It’s been a far more interesting beginning to the offseason than anyone connected with the Seahawks or their fan base might have anticipated.
So, let’s get to some questions in our latest mailbag, the first centering on the topic of the week — Russell Wilson and his comments about the offensive line and where things go from here.
Q: @isuwiq asked: “What are the chances Russell Wilson actually gets traded?’’
A: I’d still put the odds at basically none for this season, if any at all.
Seattle would take a $39 million cap hit if he is traded before June 1, and he also has a no-trade clause that basically allows him to veto any deal.
Also, the last thing the Seahawks were even thinking about heading into this offseason was Wilson’s future.
He’s under contract for three more years as part of a four-year, $140 million extension signed in April 2019 that the organization figured meant there would be no reason to have to consider Wilson’s future again until after the 2022 season. That goes with the thought that they’d keep the usual timeline of beginning extension talks heading into the final year of his contract.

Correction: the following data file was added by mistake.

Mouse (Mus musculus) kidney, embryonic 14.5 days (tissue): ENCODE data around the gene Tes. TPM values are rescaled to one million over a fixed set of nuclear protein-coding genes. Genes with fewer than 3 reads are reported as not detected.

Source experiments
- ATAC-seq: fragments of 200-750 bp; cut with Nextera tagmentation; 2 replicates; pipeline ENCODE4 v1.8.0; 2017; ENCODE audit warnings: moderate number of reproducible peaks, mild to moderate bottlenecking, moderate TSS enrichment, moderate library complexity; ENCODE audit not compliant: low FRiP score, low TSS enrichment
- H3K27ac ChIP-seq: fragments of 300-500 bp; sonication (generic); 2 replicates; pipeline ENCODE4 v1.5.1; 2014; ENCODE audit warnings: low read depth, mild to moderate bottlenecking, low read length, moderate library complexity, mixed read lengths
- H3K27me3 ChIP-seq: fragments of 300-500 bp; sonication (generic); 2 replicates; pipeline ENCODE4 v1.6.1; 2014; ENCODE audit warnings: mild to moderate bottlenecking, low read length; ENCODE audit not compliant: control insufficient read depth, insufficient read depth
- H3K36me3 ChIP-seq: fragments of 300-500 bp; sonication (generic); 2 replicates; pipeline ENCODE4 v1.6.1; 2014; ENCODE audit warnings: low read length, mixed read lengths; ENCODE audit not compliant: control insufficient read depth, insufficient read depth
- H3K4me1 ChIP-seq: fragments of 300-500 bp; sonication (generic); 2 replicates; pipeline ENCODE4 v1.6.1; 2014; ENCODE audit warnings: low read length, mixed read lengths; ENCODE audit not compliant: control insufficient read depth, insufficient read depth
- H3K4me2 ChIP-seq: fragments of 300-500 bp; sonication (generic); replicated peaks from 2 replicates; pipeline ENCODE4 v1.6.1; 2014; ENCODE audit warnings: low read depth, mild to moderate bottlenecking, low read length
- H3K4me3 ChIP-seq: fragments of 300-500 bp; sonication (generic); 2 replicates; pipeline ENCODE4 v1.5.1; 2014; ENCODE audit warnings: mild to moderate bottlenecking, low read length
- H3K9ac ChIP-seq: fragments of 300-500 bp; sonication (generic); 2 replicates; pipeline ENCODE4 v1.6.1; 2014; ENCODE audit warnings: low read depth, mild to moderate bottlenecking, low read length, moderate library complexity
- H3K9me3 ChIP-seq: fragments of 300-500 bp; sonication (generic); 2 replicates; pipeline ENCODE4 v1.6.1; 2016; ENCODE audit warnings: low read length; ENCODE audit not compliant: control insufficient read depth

But here’s the thing — that the question can even be asked, and it doesn’t seem laughable to ask it, indicates things have indeed changed at least a little bit over the last week.
Wilson’s surprisingly frank comments about wanting better pass protection and more input into personnel decisions aren’t thought to have gone over real well with the organization.
National radio host Dan Patrick — on whose show Wilson made some of his comments Tuesday — said Wednesday that a source told him “the Seahawks management is not happy with Russell Wilson and his camp for taking this to the media.’’
That’s my understanding as well. This doesn’t appear to be a case of Wilson having let anyone in the organization know ahead of time he might say any of this and them saying, “Fine, go ahead.’’
Instead, indications are this was a surprise, and an unpleasant and unwelcomed one at that.
Pete Carroll’s No. 1 rule is to “Always Protect the Team,’’ and I think the team would think this is pretty much the opposite of that.
Not only is there the worry of any possible adverse reaction from the linemen, but it probably doesn’t help the cause of fixing the problem by essentially putting the Seahawks on notice to do something significant. After all, agents of prospective free-agent offensive linemen and GMs of other teams who might be trade partners have internet access, too.